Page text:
The Franciscans (O. S. F.) pretend to They also differ in what they esteem the have been founded by one St. Francis. most solemn part of the mass, called the They bless the cord of St. Francis. Those canon, in the crosses which are so abundant of this order on the continent differ from in the superstitions of the Romish Church. other friars, and from those of their own The Carmelites and Dominicans make order in Ireland, by not wearing linen, their crosses slow and solemn : the secu but woollen or flannel next their skin. lars and the other orders say this was con. Their chapel is Adam and Eve, Cookdemned at the Council of Trent; and they street. accordingly make their three crosses so The Capuchins (O. C. P.) sprang from quick that they are all finished in about the order of St. Francis ; they pretend to the same space of time that the others are be reformed Franciscans. They delude the making one. At the benediction the friars ignorant by blessing the hood of St. Francis. make three crosses, while the others make Their chapel is in Church-street. but one. Protestants are all agreed in The Dominicans (O. S. D.) pretend rejecting cross-making altogether as super their order was founded in the tenth censlitions and idolatrous.
tury, or according to others in the twelfth. The Carmelites say. “Hail, Holy Queen" Their source of emolument is blessing the in the mass, immediately after the bene white scapular. Their chapel is in Dendiction, whi e all the other orders pro mark-street. nounce them (the Carmelites) accursed for The Augustinians (0. S. A.) pretend thus adding to the primitive mode of saying that their order was founded by St. Authe mass, and that this prayer should only gustine in the third century. They vend be said in the divine office.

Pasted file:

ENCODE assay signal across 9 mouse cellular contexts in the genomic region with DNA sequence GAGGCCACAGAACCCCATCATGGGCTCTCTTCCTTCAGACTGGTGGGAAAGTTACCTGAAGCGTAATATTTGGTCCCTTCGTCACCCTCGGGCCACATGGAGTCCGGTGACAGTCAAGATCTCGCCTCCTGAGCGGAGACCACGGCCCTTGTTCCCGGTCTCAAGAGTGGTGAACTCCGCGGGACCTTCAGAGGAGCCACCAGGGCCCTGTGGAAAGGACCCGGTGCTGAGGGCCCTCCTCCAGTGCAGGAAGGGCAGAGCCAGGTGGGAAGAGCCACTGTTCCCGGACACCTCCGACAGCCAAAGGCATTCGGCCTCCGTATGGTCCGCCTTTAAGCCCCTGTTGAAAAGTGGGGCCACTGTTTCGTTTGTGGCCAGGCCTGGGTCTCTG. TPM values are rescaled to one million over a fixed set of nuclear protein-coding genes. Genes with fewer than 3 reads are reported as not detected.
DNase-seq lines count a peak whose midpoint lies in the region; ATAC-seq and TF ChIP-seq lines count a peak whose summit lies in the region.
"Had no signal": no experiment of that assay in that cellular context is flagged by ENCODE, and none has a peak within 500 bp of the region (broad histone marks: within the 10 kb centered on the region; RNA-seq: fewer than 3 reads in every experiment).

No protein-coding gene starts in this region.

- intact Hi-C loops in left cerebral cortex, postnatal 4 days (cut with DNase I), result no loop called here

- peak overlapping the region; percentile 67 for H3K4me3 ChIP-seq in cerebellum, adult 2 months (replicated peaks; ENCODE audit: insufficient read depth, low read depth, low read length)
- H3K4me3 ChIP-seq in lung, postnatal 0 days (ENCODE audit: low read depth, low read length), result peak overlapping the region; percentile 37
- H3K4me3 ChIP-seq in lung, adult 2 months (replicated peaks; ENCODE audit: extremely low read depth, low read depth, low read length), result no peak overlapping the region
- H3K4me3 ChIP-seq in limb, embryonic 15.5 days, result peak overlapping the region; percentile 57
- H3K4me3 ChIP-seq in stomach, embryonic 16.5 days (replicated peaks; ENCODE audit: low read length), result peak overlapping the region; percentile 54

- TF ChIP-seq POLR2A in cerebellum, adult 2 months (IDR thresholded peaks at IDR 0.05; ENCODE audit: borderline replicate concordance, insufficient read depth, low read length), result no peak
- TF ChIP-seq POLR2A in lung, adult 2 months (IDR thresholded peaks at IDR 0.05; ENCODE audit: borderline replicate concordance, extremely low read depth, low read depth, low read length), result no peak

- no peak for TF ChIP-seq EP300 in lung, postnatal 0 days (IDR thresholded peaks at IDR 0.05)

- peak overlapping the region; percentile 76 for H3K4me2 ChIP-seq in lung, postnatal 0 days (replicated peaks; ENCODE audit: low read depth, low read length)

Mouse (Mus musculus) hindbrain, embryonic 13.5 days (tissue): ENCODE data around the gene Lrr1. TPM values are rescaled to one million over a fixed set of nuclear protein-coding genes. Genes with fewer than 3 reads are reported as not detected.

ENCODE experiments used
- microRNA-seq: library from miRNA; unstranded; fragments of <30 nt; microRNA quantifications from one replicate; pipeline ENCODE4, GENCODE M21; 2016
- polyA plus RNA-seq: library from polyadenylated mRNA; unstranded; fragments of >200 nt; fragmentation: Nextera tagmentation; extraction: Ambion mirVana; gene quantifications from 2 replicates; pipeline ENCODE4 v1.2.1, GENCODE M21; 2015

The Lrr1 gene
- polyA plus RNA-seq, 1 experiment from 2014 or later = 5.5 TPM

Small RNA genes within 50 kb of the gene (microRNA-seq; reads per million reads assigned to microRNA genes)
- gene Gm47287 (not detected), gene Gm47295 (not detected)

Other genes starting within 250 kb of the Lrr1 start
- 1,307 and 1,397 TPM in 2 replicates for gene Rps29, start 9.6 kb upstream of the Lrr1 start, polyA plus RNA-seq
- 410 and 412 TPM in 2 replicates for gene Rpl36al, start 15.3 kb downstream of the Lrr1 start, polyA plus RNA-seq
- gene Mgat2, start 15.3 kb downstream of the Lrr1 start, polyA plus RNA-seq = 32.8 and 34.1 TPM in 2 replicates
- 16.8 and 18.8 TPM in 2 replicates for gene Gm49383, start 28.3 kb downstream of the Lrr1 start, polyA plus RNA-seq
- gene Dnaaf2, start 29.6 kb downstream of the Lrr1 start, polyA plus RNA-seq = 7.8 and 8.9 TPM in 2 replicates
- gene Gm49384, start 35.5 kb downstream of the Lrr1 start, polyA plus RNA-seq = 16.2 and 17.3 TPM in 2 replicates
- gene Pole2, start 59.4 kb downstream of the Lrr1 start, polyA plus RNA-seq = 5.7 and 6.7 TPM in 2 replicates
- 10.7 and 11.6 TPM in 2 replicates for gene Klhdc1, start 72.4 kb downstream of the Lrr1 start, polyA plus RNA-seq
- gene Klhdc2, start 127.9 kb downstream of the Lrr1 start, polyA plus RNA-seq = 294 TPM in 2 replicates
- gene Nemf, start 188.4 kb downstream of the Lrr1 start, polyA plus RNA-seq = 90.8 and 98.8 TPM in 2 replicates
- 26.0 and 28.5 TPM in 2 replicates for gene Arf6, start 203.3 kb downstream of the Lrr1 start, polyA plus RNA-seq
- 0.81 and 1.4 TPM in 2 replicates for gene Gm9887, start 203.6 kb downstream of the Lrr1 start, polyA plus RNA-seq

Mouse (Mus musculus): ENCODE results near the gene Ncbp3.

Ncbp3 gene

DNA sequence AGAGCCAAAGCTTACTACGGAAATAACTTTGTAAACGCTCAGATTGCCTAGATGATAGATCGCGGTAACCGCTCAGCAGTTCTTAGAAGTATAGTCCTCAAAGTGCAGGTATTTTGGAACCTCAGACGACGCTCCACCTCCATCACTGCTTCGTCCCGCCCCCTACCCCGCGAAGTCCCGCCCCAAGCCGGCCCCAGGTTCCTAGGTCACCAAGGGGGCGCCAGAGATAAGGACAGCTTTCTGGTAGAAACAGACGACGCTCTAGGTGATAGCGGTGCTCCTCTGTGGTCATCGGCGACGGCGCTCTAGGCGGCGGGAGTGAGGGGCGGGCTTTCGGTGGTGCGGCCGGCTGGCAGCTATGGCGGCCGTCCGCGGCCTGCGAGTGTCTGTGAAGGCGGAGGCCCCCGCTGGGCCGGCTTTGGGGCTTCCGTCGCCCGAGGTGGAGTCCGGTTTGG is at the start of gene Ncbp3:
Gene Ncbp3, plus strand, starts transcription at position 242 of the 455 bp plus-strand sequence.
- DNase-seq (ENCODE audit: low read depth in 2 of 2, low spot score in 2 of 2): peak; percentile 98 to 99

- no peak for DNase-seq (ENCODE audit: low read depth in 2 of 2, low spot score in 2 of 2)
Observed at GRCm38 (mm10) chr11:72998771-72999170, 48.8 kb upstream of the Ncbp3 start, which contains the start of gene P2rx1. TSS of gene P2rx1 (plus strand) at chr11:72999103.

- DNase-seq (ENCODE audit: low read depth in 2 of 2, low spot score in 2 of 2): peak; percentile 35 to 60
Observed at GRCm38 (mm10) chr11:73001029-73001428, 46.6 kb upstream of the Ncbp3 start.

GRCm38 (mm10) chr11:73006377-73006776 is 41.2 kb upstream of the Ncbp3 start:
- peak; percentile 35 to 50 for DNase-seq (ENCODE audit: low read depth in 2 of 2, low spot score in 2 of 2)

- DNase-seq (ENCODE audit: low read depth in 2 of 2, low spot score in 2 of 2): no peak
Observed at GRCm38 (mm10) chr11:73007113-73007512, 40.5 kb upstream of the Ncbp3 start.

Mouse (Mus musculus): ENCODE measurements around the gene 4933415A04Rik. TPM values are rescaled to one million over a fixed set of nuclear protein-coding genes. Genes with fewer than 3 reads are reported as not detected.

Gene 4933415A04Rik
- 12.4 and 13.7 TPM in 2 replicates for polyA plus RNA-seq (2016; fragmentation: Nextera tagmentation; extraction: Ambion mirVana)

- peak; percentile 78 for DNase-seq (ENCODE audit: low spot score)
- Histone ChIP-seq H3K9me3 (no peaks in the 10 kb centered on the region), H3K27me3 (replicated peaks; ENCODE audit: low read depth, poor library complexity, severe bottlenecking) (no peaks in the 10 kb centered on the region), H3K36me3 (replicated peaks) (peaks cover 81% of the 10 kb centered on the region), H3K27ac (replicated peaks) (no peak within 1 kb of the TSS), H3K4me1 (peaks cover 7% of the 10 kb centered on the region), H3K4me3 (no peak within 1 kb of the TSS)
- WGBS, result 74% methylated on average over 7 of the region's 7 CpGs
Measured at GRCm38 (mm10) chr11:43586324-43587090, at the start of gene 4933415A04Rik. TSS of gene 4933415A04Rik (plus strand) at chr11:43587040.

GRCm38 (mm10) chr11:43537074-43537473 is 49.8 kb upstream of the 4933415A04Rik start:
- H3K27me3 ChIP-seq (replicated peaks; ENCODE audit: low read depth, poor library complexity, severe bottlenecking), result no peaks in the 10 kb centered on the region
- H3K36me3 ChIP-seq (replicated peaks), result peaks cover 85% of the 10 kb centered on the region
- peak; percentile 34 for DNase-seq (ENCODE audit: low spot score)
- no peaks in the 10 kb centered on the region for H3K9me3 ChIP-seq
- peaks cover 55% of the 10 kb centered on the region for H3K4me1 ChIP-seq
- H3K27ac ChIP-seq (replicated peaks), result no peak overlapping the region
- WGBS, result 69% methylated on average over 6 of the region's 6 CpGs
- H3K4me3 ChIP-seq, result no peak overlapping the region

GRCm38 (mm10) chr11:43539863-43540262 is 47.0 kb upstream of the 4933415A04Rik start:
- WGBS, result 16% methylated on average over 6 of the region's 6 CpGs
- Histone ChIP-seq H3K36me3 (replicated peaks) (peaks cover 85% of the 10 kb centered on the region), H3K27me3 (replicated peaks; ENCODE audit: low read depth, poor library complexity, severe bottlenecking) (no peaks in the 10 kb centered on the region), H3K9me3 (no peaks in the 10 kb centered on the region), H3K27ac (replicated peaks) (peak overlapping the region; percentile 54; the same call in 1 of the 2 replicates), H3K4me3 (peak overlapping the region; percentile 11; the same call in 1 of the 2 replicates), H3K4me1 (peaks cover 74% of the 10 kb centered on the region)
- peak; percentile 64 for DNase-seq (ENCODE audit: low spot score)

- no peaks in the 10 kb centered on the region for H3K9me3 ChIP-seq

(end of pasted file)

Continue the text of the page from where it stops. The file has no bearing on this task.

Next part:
the blessing of Augustine's belt, a leathern The Carmelites reckon their Sundays belt with tassels worn round the waist, after Trinity, and all the rest after Pente (but in this kingdom worn under the garcost; the latter say that the former are soments.) They have a chapel in John'sfar like the Protestants. The Dominican lane. leaves out“ Domine, non sum," (Lord, I The Canon Regulars (0. C. R.) pream not worthy) in receiving the Eucharist; tend to be a branch of this order, (the for this the other calls him the “proud Augustinians.) They have no house in Dominican." On putting on the vestment, Dublin ; nor are there many of them in they say different prayers. See Orationes Ireland--one abbot at Cong, in the county ante Missam, also page 88 of the Missal. Mayo, and a few others scattered through
The difference of time of saying mass; the country. the Council of Trent requires that half an The Jesuits (O. R. J.) founded as they